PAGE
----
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Thursday, 24 February 2011

House of Leaves - The Navidson Record - Part XVII

Hi again guys. I really hope that this is the last time I have to predict Navidson going back into the house, because this is getting silly now. Admittedly, after a chapter where the house has tried to eat them, you need a little time to get your heart-rate back to normal again. But 3 chapters might be taking this a little bit far, so if the house doesn't make a re-appearance this chapter I will be sorely disappointed.
The starting quote seems to be about knowing intimately the spaces you can call home and how they're the last barrier between you and infinity. I would point out the irony, but I think you're all intelligent people and can figure it out. Other than that, maybe it's hinting at some kind of attempt to map out the house?
Anyway, with the samples bringing in minimal results (made even more minimal last update by my terrible knowledge of geology) Reston is ready to call it quits, being smart and having no desire to court death again. Navidson, on the other hand, is totally obsessed. He manages to convince Reston that he'll hand over the exploration stuff to National Geographic or whoever, but sneaks out in the night and goes back to the house. Reston goes after him, but finds that the house is empty and the corridor nowhere to be found. So, has Navidson vanished? Somehow it seems a bit sudden, so much so that it's totally underwhelming; I had to re-read the last paragraph to actually make sure he wasn't there. Anyway, it looks as if Zampano will be looking at why Navidson went back in there in the first place, which I suppose should be more interesting than wall samples.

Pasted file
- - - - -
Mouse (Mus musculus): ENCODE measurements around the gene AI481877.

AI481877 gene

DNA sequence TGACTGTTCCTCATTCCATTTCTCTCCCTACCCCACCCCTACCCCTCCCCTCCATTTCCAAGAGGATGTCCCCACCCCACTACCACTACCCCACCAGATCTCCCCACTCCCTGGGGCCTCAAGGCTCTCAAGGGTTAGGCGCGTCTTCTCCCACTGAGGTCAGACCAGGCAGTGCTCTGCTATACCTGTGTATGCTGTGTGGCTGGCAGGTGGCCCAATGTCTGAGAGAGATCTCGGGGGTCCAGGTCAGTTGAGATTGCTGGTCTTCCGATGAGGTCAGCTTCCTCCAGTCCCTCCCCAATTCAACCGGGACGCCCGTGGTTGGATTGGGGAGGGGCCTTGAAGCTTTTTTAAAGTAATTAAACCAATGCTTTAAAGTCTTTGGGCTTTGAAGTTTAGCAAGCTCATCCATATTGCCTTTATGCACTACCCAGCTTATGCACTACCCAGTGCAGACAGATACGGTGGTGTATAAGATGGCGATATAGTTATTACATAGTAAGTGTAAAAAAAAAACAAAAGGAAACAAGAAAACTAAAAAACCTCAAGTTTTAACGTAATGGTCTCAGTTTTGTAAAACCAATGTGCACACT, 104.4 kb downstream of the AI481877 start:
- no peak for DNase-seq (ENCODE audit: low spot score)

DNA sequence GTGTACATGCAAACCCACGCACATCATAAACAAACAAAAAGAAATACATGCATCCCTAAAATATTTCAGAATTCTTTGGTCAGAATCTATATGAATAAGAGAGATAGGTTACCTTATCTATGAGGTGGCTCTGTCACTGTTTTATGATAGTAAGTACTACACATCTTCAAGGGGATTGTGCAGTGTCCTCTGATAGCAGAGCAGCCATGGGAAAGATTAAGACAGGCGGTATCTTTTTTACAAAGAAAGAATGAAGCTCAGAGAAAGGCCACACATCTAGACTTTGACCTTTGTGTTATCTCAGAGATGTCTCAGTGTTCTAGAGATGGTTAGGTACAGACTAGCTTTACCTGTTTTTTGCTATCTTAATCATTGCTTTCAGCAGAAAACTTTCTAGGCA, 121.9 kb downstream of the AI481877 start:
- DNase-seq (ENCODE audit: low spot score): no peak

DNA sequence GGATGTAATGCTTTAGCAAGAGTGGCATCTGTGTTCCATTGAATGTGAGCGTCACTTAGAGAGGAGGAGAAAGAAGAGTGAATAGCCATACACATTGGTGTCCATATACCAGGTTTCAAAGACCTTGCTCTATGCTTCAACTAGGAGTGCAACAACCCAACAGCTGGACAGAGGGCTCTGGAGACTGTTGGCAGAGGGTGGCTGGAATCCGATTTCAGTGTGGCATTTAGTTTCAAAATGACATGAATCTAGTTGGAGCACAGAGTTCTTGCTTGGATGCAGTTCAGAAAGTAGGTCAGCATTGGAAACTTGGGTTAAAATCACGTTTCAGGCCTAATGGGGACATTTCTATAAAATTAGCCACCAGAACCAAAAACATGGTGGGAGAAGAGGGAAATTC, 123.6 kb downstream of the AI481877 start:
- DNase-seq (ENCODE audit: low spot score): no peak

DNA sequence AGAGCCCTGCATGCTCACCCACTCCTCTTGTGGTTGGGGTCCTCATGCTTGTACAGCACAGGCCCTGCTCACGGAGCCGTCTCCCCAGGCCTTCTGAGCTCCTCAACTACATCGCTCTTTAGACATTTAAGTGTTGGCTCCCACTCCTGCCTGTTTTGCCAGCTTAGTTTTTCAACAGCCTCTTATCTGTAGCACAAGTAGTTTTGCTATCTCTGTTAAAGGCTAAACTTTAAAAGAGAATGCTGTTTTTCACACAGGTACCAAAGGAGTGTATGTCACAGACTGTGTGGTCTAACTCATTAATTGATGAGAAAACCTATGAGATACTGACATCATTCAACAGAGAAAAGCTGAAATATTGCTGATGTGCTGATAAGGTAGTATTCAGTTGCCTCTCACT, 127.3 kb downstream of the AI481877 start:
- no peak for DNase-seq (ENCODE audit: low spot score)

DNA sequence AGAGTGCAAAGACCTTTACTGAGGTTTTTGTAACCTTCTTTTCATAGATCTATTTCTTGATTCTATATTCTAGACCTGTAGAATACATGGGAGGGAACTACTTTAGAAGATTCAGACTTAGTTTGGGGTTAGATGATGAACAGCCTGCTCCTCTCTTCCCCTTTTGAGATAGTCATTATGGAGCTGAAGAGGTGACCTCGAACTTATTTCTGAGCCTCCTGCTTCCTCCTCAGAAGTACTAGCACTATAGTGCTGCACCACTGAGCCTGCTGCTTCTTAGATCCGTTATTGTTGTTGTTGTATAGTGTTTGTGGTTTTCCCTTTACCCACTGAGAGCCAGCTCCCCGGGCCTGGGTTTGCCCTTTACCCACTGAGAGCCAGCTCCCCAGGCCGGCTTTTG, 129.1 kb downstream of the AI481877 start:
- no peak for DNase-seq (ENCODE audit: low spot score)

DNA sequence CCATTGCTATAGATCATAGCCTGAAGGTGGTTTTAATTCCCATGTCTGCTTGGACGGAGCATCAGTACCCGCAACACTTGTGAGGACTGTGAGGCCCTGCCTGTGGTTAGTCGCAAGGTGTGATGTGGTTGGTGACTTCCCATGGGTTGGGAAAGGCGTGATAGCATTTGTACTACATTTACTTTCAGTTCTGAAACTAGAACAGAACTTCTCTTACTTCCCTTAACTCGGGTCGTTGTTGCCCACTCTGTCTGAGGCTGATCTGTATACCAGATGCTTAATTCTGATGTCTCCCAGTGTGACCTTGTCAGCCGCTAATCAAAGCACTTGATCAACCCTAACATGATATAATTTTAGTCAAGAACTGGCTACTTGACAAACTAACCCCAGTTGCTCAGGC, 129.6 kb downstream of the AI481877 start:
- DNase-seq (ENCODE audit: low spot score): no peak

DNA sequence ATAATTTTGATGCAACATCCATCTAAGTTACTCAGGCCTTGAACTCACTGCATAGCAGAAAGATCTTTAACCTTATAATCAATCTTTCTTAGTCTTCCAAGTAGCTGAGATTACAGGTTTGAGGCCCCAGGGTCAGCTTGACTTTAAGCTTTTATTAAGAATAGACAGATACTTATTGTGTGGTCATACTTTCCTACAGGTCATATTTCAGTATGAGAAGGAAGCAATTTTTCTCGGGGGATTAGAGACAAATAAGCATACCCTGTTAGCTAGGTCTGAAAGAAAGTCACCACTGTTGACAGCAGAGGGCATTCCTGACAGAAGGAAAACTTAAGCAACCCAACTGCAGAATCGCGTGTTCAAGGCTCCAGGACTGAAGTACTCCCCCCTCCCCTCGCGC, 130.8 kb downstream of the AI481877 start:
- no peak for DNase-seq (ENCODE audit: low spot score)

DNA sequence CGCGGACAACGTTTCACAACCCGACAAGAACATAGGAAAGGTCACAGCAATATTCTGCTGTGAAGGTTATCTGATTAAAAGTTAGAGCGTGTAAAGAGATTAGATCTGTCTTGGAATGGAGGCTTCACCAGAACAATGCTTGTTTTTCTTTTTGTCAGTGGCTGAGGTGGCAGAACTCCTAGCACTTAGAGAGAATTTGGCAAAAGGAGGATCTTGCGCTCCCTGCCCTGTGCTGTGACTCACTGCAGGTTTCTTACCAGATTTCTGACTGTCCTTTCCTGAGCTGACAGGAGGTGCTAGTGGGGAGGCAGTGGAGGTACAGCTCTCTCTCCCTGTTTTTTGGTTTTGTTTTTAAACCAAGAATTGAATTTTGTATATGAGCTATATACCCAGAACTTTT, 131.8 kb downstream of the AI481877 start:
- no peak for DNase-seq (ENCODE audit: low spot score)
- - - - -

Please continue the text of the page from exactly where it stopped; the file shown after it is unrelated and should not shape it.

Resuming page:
Firstly is the Kellog-Antwerk Claim. At first glance, it seems to argue that he went back out of a feeling of possession over the house and to stake some sort of territorial claim on it. While it sounds plausible, somehow the argument puts me more in mind of Holloway, hence his arguably crazier behaviour. Anyway, Zampano's problem with it seems to be that he never made public his claim to the house by luring television programs etc, but then do you really need recognition from others to feel that you own something? Regardless, this one falls a bit flat in my eyes.
Secondly is the Bister-Frieden-Josephsen (BFJ) Criteria which argues that Navidson goes back to the house as some kind of addiction to the darkness, maybe to help deal with his grief at Tom's death or as Zampano puts it:
  • "He sought nothing less than to see the house exact its annihilating effects on his own being."
So using the house as some kind of suicide or self-destruction? Given what we've been told of his history, I suppose it's possible, especially considering he's just had his twin brother die right in front of him. As part of the argument, a copy of the letter that Navidson left for Reston to deliver to Karen is provided. I can see this being somewhat emotional. It has to be said, apart from a few typos, this is a remarkably clear-headed letter from someone who's apparently drunk, but then I suppose it affects us all in different ways. Anyway, I digress. He's brought up a rather interesting idea though, so maybe the drinking has affected him a little; in his letter he asks Karen if she believes in God, then says: